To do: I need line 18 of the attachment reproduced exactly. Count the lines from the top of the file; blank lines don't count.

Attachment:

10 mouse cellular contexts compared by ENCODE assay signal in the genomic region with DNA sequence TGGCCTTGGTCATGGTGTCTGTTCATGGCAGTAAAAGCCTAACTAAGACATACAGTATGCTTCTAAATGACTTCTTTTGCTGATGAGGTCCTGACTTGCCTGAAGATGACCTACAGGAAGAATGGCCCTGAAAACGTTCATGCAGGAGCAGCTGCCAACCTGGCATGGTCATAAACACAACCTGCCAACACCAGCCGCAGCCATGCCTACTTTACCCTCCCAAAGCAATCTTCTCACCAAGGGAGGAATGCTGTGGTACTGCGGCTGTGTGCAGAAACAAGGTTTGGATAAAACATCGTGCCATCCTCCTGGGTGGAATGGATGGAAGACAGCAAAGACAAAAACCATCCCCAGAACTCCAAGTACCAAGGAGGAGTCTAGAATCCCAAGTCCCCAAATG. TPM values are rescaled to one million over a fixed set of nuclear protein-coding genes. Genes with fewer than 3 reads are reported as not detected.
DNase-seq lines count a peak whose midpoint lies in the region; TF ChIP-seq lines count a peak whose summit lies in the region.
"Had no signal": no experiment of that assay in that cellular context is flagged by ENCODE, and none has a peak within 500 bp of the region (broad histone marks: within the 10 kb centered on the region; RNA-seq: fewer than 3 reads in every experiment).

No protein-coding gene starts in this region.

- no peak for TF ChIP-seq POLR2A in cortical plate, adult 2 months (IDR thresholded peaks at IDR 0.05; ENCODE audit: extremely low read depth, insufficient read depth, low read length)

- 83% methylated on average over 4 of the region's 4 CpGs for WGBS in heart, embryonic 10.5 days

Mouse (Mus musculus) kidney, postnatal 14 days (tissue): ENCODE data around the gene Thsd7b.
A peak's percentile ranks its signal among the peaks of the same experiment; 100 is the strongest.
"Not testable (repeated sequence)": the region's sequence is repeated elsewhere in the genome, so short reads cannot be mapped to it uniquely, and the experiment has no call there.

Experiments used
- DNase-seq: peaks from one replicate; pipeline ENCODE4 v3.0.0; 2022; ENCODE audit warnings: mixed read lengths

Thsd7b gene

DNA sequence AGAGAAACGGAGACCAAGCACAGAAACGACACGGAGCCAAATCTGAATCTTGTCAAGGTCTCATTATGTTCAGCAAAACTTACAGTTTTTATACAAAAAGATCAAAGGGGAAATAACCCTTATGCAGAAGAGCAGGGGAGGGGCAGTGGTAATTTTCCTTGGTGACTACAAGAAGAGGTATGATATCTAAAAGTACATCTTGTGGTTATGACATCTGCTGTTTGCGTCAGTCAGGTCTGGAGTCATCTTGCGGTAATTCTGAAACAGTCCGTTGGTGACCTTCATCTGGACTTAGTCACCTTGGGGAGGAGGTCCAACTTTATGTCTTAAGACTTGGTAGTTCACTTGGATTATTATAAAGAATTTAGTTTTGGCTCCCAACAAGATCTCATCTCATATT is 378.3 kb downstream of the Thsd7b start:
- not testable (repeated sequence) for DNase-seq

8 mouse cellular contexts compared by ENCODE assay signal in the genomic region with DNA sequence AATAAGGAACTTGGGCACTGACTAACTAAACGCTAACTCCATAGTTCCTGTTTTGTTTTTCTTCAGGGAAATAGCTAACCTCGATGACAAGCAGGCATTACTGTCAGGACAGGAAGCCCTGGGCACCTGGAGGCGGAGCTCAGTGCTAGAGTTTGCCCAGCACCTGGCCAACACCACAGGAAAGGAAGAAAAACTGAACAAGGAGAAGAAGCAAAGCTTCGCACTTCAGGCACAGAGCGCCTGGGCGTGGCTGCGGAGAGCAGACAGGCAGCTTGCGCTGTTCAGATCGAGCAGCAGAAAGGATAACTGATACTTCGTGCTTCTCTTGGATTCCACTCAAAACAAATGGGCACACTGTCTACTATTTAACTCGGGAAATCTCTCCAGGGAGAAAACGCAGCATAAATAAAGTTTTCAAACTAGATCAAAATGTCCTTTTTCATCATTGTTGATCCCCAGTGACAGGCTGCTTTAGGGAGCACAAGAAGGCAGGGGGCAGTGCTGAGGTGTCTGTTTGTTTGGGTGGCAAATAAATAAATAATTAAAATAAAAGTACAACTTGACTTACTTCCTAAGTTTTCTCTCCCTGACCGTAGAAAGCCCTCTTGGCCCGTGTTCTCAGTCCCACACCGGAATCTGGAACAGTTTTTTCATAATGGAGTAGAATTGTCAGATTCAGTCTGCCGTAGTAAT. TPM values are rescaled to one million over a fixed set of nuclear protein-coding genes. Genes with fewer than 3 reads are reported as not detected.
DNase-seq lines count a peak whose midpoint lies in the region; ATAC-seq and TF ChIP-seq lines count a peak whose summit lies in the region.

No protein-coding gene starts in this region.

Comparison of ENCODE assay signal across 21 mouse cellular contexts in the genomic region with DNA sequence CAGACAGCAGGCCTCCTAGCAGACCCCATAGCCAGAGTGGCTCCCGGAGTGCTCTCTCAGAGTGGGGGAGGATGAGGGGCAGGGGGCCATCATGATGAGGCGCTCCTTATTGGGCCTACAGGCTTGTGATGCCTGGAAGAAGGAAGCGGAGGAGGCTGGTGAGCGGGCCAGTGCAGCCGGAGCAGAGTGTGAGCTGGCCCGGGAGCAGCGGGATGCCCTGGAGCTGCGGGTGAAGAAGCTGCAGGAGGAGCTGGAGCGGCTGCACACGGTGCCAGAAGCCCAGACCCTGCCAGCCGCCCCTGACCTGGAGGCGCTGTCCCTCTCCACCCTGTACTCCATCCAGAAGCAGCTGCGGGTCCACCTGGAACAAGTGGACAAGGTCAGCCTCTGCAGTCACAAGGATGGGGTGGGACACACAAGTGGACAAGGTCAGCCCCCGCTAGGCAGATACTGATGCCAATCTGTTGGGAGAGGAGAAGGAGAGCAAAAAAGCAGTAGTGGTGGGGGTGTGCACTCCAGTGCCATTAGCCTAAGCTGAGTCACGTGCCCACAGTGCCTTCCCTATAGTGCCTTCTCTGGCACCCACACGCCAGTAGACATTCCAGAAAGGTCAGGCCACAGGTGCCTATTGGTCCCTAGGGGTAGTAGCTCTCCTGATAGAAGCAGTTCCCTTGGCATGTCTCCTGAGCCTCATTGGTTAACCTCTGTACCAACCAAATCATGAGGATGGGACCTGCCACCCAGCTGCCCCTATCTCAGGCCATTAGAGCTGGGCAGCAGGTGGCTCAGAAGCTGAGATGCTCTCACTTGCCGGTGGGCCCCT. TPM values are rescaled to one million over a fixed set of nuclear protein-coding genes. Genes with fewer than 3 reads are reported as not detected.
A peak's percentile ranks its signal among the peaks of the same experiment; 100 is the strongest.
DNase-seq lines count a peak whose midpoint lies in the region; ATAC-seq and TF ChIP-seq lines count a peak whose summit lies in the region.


Comparison of ENCODE assay signal across 21 mouse cellular contexts in the genomic region with DNA sequence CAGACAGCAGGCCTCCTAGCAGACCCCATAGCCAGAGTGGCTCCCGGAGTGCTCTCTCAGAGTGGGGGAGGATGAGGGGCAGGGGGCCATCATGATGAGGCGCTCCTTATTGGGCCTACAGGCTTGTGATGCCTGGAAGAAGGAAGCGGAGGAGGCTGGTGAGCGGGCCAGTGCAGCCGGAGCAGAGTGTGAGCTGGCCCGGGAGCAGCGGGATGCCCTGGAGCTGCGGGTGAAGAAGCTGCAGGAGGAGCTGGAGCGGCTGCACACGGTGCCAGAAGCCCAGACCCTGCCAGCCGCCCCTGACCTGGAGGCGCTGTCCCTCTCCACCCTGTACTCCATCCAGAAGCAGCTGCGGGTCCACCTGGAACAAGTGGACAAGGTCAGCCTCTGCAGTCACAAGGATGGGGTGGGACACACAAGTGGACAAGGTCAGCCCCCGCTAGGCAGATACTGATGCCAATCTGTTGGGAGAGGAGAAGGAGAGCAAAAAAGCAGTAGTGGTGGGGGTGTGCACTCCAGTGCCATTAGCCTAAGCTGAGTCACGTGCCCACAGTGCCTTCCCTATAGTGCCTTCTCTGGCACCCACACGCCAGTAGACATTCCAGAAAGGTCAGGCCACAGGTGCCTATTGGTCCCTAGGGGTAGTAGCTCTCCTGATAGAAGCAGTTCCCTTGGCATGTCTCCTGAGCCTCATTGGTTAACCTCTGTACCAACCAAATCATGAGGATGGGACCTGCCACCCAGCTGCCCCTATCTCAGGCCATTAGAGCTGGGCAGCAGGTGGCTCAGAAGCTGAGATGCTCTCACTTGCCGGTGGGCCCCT. TPM values are rescaled to one million over a fixed set of nuclear protein-coding genes. Genes with fewer than 3 reads are reported as not detected.